CLUFF Natural Resources has called time on controversial plans to produce gas by burning coal under the Firth of Forth but said its Southern North Sea assets have potential amid an improvement in sentiment in the area.

The company, which is run by oil and gas entrepreneur Algy Cluff, told investors it has handed back the licences under which it was investigating the potential of underground coal gasification after running into official opposition.

“In the absence of a supportive policy on UCG emerging from Westminster and the indefinite extension of the UCG Moratorium in Scotland, the Company has … notified The Coal Authority, as the responsible authority for issuing UCG licences, that it is relinquishing its nine UCG licences,” CNR said yesterday.

The Aim-listed company made the statement four months after the UK Government killed off hopes it might support UCG, which campaigners have said poses risks to the environment.

The Government said it was not minded to support the technology following a review into the greenhouse gas implications.

CNR had previously written off the value of its UCG licences but had left them on a care and maintenance basis in the hope a supportive policy on gasification would emerge from Westminster.

While CNR had invested considerable effort in developing its gasification proposals, the company said it had successfully repositioned its portfolio to focus exclusively on the Southern North Sea, where Mr Cluff reckons there is lots to play for.

He noted a recent study underlined the commercial potential of two of the prospects on CNR’s acreage. This had confirmed the company in its long-held conviction that exploring for gas in the Southern North Sea can deliver significant value for shareholders and the UK, even amid a period of low oil and gas prices.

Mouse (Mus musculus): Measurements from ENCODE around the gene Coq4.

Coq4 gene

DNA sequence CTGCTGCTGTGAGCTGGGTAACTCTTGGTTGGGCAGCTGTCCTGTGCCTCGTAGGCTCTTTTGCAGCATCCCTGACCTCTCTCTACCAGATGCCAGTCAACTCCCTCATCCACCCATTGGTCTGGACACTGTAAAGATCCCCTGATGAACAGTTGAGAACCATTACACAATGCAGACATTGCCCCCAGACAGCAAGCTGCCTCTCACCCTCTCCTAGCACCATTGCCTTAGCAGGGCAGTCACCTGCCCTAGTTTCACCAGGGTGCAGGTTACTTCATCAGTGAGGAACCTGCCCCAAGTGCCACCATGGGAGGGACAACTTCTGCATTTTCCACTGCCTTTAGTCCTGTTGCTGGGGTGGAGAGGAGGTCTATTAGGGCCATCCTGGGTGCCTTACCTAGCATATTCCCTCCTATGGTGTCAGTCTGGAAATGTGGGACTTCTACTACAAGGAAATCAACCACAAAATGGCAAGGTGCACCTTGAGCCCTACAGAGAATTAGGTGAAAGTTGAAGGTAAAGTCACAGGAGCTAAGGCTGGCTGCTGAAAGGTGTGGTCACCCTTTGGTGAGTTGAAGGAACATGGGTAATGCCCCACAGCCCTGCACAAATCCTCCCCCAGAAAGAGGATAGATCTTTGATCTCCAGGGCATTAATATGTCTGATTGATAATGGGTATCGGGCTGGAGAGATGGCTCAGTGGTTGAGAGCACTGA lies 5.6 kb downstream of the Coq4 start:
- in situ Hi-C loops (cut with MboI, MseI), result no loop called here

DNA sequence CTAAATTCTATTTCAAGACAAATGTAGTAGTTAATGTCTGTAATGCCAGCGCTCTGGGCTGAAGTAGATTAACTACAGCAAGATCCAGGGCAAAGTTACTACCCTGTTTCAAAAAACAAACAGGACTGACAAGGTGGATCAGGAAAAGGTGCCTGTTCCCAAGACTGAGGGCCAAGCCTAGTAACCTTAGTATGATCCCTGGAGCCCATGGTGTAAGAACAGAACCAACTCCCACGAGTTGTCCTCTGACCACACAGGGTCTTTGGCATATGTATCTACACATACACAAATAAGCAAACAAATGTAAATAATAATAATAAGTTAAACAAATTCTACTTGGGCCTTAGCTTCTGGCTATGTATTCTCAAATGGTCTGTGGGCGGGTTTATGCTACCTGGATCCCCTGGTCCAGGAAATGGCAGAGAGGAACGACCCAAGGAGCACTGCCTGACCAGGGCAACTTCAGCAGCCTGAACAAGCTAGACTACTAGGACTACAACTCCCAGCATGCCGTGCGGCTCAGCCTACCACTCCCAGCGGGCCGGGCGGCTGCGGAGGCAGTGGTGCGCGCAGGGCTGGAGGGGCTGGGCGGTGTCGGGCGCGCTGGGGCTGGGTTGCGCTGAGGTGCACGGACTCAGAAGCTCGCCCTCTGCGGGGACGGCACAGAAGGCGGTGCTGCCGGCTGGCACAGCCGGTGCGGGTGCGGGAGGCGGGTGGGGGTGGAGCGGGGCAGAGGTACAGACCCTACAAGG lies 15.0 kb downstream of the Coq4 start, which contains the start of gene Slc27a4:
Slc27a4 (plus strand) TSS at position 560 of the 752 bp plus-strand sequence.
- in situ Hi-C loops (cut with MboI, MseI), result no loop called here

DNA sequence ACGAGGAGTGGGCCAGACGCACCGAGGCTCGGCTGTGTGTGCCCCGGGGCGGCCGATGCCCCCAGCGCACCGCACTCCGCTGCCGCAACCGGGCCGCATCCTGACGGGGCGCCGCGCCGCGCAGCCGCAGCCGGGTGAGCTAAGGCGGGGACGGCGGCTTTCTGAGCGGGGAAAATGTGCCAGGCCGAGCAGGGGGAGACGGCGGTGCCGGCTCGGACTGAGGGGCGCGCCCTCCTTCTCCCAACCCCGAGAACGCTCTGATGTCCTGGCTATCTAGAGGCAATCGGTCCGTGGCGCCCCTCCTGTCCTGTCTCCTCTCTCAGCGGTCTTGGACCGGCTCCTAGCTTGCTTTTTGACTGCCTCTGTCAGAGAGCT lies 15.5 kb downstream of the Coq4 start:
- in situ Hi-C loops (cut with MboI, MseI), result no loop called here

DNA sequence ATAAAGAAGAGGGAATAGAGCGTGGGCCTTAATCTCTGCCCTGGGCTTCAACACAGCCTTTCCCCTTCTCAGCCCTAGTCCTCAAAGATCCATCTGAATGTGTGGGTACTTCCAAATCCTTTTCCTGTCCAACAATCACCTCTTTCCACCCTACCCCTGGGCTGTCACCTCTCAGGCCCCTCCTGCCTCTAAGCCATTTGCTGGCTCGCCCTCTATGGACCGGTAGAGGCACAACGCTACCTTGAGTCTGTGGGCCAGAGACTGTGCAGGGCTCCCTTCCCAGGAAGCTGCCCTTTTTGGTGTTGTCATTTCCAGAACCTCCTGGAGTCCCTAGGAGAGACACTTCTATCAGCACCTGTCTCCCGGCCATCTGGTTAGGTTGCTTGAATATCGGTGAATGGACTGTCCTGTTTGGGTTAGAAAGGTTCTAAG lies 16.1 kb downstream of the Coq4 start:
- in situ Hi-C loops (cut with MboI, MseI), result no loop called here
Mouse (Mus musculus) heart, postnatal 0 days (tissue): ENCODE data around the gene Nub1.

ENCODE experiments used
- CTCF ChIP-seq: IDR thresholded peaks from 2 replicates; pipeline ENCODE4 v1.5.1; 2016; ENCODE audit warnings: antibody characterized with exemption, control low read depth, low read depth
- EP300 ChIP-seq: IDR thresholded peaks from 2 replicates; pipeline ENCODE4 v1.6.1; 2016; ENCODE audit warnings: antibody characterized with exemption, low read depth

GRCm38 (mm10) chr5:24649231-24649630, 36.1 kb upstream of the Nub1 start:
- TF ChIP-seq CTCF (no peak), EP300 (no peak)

Mr Cluff said of the North Sea: “It is widely agreed that there remain many licences which contain high quality exploration targets ... Secondly, the North Sea is well run. Thirdly, it is secure.”

The area also contains many existing discoveries which remain undeveloped and which could provide the basis for a “North Sea Phase Two”.

There are signs that confidence is returning to the industry, in a way that may make it easier for junior oil and gas firms to make progress in the North Sea.

“While the market for oil and gas companies remains challenging I believe there has been a significant improvement in sentiment, both within and towards the industry,” said Mr Cluff.

He noted BP had said it planned to double production from UK waters. Mergers and acquisitions activity has increased in the area.

CNR’s efforts to find partners to help share the cost of drilling on the licences have met with a promising response.

Mr Cluff said there had been a significant level of interest in the dataroom opened in January to provide information about its exploration assets to potential farm-in partners.

The regulator has extended the favourable ‘Promote’ terms on the licences by 12 months to 30 November in recognition of the challenging farm-out market in recent years and the length of time required to complete deals in the current oil price environment.

The company wrote £318,000 off the valuation of three other Southern North Sea licences which were relinquished during 2016.

CNR cut losses to £1.73m in 2016, from £1.87 in 2015. It raised £2.5m through share placings last year.

Directors reckon the company has enough funds to cover its budgeted exploration and development programme until the fourth quarter of 2017.

Further funding will likely be required to allow the company to fully implement its strategy beyond this period.